In addition, video content owners are increasingly choosing to make their content available directly on the
Internet via massively popular services such as the BBC iPlayer and HuluTM. Delivery of these services is
typically handled by Content Delivery Networks (CDNs) such as Akamai and Limelight Networks® that deliver
“Over The Top” of operator networks, leading to the description “OTT video services”. Although CDNs
optimize delivery over the transit network, these services are all affected by varying degrees of congestion
when they reach the local operator’s network – the so called “middle and last mile”.
However, demand from consumers to watch video anytime, anywhere has lead to an urgent requirement for
operators and CDNs to be able to deliver video services to these devices with a high Quality of Experience
(QoE). A number of leading companies have developed HTTP Adaptive Streaming technologies to specifically
enable this including Microsoft®, Apple and most recently Adobe®.
This application note provides an overview of the issues that these technologies address and
describes how they are incorporated with Edgeware WTV servers to create a massively scaleable
video delivery solution for these devices.
5. The Issues that HTTP Adaptive Streaming Address
Network Connectivity and Traversal Assurance Requirement
When attempting network connectivity in an un-managed network, routers, firewalls and which ports are
open are unknown. In a home network, there are personal firewalls, possible routers and security software
scanning port activity. In a WiFi hot spot, the port access can be extremely limited due to security concerns.
This is a well known hurdle with network applications and is overcome by using the HTTP protocol for
communication. HTTP uses port 80 for requests. Requests to this port are most likely port to be allowed
through any firewall or router as they are used for all web surfing. As HTTP uses a state-full TCP connection,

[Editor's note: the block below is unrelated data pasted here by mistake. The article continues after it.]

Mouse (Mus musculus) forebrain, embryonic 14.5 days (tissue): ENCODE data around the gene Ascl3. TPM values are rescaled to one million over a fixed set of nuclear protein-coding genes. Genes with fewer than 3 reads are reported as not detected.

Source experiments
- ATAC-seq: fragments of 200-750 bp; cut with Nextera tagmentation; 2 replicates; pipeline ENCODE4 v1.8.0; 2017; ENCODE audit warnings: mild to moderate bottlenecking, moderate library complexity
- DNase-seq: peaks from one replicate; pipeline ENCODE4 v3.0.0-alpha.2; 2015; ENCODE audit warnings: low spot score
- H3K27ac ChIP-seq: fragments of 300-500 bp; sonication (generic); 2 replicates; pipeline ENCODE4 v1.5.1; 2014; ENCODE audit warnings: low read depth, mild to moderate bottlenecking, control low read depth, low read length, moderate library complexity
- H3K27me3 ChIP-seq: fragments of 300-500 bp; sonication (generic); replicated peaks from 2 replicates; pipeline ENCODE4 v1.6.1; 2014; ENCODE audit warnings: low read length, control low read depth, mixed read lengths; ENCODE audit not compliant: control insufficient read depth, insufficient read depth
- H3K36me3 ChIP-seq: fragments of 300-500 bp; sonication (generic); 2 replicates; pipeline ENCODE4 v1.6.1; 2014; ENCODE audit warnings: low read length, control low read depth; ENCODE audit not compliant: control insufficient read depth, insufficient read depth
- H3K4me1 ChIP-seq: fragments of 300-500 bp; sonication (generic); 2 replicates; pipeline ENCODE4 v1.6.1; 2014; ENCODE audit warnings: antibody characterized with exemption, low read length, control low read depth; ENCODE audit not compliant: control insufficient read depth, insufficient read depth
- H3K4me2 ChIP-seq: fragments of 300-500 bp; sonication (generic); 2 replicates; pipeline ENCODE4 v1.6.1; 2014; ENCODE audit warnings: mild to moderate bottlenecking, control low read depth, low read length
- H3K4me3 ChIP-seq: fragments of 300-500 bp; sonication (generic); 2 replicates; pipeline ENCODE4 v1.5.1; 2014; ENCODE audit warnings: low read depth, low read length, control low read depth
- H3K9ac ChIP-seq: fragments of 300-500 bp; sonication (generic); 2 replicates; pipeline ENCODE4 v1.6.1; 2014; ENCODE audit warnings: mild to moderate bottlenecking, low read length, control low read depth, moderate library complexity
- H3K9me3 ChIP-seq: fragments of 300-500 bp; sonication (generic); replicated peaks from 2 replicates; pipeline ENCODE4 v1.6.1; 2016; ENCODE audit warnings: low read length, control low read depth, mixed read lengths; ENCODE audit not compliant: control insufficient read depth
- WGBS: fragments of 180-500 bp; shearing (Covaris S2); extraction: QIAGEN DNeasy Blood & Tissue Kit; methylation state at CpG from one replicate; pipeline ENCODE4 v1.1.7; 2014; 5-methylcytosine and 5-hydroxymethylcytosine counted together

any issues that can be incurred by NAT based networks are also overcome.
Bandwidth Management Requirement
Bandwidth consistency is a major issue. If a user is watching a video and someone else on the same network
suddenly decides to perform a file transfer, the available bandwidth for the video can be severely impacted. In
order to maintain a good Quality of Experience, content therefore needs to be encoded at different bit rates
HTTP Adaptive Streaming Using Edgeware Video Appliances / Whitepaper / ⓒ Edgeware AB 2010 / Version1.8-A4-Oct2010 Page 5
and the delivery protocol needs to be able to dynamically switch the bit rate with no interruption in playback
or action by the user.
The HTTP protocol is a synchronous client-to-server protocol so only one request can be made for a video file.
Switching bit rates on the fly is therefore not possible in the middle of an HTTP transaction. To overcome this
problem, the video must be sliced up into “chunks.” Each chunk is typically between two to ten seconds of
video. The chunk sizes are such that the reference IFrame at the beginning of each chunk is synchronized.
The delivery server can host several different bit rate encodings of the same video content. Each bit rate
encoding has a separate play list, which is defined by a master playlist. These playlists are typically in an M3U
format and contain the list of chunks in order. When the client detects either insufficient bandwidth or more
available bandwidth, it can switch to either the lower or higher bit rate playlist and download the chunks in
that list. Since each chunk is synchronized with the other bit rate streams, there is a seamless transition
between them so that the video playback is not interrupted. This maintains a high quality user experience.
Multiple Clients and Resolutions
As more and more Internet connected devices appear on the market every month, with greater and greater
capabilities for video browsing and playback, the number of resolutions and bit rates required to support
these devices increases exponentially. Historically, many devices have also communicated via a proprietary
protocol. It is not viable to have separate encoders, DRM systems and delivery servers for each device that
needs to be supported.
HTTP Adaptive streaming enables delivery of multiple resolutions and bit rates over a common, open
protocol. This enables consolidation of the encoder, encryption and delivery server infrastructure to a single
manageable system. New devices can be added simply via a new encoding profile.
Content Security
The traditional broadcast method of restricting access to live content is achieved by encrypting the
transmission stream. This method has been successfully applied to delivery of live video over the Internet: